The Loch Ness Horror (UK 2023: Dir Tyler-James) "Have you ever heard of...the Loch Ness monster?" asks deep sea team member Lara (Becca Hirani) as said beast mounts an attack on the vessel that she and her team have launched to track down a boat that went missing 48 hours previously. Nobody laughs in response at the seemingly stupid question; it's that kind of movie.

Two groups of experienced (it says here) technical personnel join forces to scout the area where the last boat went missing, but have different objectives. One group is simply fact finding, the other, headed by aggressive Ewan (Rob Kirtley), know that a certain water resident monster is responsible and want to...well it's not clear. Capture it? What no one expects is that the LNM, when located, can secrete deadly gunk which has the ability to transfer spore to unsuspecting humans, leading to the hatching of little critters, which apparently grow to great size very quickly.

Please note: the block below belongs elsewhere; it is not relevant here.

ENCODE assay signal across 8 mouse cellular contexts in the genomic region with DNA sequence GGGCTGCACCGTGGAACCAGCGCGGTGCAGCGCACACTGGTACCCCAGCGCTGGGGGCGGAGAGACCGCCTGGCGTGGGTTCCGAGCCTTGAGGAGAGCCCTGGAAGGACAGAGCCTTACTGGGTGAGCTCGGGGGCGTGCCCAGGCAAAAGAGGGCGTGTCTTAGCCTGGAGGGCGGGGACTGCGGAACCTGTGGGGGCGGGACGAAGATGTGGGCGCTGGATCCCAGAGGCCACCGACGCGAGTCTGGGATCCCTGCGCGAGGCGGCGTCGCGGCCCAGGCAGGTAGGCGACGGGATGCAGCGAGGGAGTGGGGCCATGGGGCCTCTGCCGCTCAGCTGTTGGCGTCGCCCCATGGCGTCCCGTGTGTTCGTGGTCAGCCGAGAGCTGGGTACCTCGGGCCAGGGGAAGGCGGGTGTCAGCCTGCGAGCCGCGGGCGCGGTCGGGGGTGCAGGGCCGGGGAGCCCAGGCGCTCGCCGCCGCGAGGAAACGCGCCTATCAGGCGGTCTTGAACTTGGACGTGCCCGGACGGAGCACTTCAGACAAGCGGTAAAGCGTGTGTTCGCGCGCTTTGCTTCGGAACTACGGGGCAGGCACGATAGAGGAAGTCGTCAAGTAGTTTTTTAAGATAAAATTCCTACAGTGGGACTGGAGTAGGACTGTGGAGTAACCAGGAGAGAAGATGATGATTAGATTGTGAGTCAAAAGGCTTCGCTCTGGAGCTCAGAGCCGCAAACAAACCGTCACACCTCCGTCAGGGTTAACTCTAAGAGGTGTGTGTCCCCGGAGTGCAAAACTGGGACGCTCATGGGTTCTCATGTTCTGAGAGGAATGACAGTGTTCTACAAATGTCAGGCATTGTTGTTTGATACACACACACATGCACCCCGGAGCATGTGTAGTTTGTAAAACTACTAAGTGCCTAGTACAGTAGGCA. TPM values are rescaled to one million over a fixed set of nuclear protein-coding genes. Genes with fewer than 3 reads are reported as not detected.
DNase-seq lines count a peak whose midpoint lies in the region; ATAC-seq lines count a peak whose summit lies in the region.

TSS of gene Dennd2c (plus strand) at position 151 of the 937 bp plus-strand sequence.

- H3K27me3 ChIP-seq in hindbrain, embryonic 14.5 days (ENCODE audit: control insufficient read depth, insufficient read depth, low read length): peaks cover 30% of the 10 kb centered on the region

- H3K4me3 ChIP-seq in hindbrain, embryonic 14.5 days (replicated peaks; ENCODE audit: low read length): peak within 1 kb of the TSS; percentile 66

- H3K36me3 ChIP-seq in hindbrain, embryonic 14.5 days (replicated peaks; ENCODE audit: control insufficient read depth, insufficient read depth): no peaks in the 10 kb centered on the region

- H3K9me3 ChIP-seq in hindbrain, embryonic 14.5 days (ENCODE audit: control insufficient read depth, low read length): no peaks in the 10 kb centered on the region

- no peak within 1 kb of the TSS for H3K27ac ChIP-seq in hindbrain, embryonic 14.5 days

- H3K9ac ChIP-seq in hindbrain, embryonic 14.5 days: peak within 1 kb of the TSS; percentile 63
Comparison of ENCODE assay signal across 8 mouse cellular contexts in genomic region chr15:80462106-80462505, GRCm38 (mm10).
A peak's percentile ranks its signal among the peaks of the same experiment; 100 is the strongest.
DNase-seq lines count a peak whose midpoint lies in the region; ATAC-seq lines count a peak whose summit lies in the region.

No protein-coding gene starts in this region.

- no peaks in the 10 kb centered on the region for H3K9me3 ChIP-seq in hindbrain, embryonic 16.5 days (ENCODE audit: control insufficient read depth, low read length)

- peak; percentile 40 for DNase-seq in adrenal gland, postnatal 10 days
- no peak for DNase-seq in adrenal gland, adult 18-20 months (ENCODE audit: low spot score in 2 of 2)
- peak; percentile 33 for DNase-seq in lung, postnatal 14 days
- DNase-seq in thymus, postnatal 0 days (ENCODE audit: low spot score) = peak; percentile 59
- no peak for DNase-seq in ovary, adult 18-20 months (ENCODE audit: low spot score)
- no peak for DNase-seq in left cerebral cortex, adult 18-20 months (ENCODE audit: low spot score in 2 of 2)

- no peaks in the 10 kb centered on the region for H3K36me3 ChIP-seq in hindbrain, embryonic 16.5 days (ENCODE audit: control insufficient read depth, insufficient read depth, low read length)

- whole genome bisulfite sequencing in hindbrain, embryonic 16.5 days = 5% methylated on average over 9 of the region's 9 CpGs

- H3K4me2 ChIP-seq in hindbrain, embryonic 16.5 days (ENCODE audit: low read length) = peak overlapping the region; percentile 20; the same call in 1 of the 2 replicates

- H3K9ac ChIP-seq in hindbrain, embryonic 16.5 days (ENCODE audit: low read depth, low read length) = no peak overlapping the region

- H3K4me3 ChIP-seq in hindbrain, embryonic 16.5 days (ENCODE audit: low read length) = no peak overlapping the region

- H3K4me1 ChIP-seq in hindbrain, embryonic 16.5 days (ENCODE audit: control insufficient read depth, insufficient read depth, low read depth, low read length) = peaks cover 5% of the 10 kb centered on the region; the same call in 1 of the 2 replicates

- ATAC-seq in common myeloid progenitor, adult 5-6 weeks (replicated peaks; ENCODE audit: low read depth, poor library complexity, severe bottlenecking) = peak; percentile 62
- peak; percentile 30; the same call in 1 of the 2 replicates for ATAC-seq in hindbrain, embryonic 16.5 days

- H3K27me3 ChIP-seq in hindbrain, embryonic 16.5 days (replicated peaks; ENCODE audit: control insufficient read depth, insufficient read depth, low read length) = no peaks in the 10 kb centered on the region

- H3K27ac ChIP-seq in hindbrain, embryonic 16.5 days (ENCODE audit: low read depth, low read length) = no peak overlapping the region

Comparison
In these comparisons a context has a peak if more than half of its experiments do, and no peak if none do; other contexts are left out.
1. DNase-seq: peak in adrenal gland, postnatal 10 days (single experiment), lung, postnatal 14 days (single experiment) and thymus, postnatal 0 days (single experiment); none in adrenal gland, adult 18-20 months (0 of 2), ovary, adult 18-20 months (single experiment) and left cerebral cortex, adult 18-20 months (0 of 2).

The Loch Ness Horror is brought to you courtesy of co-producer Rhys Frake-Waterfield's Dark Abyss company, who have been responsible for a whole slew of recent UK creature features rivalling US counterparts The Asylum for cheap CGI derived thrills. Regular readers of these reviews will recognise the usual suspects at work here: Hirani is the acting name of Rebecca Matthews, producing partner with the ubiquitous Scott Jeffrey (not present on this project), and the cast is packed with names familiar from other Jeffrey/Matthews productions. Some, like Hirani and May Kelly as crew mate Ava, are actually pretty good; others fare less well. 

Utilising the Chatham docks located HMS Cavalier as the set for the film was rather a good idea; the claustrophobic interiors make a good backdrop for the running around. And as a seabound thriller it functions pretty well (although characters remain undeveloped). But the LNM element plunges the movie into familiar murky  - and terribly overfamiliar - CGI territory, which is getting rather tired now.